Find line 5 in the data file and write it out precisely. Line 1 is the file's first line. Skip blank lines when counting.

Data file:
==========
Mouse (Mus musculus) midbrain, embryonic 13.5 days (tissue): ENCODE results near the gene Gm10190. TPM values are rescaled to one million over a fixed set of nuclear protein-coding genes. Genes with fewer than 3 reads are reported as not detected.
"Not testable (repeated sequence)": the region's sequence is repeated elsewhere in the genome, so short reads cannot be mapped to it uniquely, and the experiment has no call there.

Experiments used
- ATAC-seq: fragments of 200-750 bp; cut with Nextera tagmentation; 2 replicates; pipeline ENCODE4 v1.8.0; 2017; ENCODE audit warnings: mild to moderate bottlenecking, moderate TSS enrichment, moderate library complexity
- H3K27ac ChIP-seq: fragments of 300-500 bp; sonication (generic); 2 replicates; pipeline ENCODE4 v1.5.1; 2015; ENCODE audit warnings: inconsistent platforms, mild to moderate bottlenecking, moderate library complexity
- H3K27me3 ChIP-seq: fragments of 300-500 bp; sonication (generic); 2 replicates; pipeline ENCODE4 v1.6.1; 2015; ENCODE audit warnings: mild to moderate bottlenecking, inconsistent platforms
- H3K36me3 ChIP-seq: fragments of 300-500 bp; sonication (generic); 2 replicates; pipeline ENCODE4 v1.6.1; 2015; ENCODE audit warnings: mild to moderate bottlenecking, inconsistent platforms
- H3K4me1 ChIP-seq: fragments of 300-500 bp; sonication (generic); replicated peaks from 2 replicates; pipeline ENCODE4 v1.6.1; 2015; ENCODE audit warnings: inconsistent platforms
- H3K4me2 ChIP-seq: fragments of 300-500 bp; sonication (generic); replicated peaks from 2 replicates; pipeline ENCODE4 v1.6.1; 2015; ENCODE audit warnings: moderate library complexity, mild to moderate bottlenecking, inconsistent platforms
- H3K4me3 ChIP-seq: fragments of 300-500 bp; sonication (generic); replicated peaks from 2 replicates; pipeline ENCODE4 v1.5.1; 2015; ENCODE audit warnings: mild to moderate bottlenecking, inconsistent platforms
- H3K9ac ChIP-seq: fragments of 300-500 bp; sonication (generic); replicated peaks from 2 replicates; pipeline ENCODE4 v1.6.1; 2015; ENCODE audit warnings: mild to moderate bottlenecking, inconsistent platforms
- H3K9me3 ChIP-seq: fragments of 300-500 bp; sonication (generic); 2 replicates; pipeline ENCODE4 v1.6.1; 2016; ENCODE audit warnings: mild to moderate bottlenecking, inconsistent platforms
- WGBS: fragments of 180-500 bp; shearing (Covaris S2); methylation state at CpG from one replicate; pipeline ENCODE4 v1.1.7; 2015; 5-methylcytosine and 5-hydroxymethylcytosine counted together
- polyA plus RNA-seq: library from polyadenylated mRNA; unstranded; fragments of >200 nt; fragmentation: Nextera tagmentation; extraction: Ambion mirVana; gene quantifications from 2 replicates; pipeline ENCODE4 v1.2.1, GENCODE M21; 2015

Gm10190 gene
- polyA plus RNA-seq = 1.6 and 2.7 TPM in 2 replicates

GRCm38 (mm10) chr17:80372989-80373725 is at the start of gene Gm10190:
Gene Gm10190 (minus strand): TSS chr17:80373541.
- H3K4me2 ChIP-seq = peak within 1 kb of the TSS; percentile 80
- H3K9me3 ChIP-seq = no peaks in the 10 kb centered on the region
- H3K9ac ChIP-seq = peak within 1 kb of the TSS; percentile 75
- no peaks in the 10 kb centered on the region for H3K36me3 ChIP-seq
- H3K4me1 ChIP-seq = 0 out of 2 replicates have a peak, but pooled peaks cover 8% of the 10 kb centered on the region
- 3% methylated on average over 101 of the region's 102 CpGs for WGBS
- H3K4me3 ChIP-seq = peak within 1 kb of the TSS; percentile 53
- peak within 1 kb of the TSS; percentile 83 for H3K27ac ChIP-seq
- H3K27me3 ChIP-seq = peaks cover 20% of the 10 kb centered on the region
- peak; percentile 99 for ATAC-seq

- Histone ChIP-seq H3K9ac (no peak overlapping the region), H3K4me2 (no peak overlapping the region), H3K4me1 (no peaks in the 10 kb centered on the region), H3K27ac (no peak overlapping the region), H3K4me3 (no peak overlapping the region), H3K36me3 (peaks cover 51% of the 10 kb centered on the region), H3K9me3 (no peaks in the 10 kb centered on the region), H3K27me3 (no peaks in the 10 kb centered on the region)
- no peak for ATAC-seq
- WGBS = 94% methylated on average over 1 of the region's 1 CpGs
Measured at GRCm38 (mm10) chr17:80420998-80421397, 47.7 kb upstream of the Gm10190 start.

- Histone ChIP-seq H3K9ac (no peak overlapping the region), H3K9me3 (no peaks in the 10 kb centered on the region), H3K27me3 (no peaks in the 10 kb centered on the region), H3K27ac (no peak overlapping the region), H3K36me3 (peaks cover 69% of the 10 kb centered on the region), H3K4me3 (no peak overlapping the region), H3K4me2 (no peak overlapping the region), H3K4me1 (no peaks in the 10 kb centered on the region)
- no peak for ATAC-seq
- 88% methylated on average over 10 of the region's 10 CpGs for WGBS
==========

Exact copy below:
- H3K27ac ChIP-seq: fragments of 300-500 bp; sonication (generic); 2 replicates; pipeline ENCODE4 v1.5.1; 2015; ENCODE audit warnings: inconsistent platforms, mild to moderate bottlenecking, moderate library complexity